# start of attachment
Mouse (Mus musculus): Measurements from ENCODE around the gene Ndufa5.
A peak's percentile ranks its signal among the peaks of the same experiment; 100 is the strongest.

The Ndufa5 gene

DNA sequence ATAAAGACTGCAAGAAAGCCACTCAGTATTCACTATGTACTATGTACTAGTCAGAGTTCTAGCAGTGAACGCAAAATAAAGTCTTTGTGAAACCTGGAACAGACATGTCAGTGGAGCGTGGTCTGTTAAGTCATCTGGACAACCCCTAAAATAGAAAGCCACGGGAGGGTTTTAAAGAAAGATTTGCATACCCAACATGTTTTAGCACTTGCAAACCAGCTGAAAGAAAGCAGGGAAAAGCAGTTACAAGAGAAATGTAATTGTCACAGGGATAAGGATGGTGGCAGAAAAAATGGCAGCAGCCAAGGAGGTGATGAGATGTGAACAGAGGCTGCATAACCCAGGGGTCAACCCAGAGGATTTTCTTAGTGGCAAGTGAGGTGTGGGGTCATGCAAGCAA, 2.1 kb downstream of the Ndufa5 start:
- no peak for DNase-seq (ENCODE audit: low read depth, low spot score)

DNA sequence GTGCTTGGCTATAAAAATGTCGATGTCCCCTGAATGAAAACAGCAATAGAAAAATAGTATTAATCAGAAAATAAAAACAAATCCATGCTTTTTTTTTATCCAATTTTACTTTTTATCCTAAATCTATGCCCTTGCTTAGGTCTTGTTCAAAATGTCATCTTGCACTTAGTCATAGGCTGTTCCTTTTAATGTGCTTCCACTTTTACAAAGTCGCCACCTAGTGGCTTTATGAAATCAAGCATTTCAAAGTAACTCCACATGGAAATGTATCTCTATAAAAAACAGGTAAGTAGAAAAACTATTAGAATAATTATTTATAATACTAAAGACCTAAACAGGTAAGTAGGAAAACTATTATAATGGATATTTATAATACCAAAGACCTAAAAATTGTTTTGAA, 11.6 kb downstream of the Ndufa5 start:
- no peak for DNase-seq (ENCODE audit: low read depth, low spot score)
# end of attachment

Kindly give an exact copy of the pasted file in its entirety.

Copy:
Mouse (Mus musculus): Measurements from ENCODE around the gene Ndufa5.
A peak's percentile ranks its signal among the peaks of the same experiment; 100 is the strongest.

The Ndufa5 gene

DNA sequence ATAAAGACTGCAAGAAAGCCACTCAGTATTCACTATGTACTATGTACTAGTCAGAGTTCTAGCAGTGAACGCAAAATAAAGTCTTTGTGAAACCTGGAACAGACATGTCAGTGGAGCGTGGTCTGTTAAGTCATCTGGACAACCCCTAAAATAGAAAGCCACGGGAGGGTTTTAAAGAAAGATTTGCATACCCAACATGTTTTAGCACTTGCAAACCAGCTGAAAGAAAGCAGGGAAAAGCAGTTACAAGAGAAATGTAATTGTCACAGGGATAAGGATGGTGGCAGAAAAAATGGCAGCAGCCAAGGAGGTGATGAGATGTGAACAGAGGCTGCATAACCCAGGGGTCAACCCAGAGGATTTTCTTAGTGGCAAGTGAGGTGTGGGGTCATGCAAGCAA, 2.1 kb downstream of the Ndufa5 start:
- no peak for DNase-seq (ENCODE audit: low read depth, low spot score)

DNA sequence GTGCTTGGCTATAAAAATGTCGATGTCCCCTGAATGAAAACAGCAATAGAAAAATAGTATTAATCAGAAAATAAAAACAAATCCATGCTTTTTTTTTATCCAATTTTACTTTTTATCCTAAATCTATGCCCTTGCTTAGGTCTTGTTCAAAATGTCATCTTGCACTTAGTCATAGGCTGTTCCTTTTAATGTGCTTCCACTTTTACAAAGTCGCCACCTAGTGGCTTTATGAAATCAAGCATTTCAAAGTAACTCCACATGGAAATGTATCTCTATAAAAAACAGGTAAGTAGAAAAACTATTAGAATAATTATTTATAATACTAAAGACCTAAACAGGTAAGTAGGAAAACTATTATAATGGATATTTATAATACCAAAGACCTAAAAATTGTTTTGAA, 11.6 kb downstream of the Ndufa5 start:
- no peak for DNase-seq (ENCODE audit: low read depth, low spot score)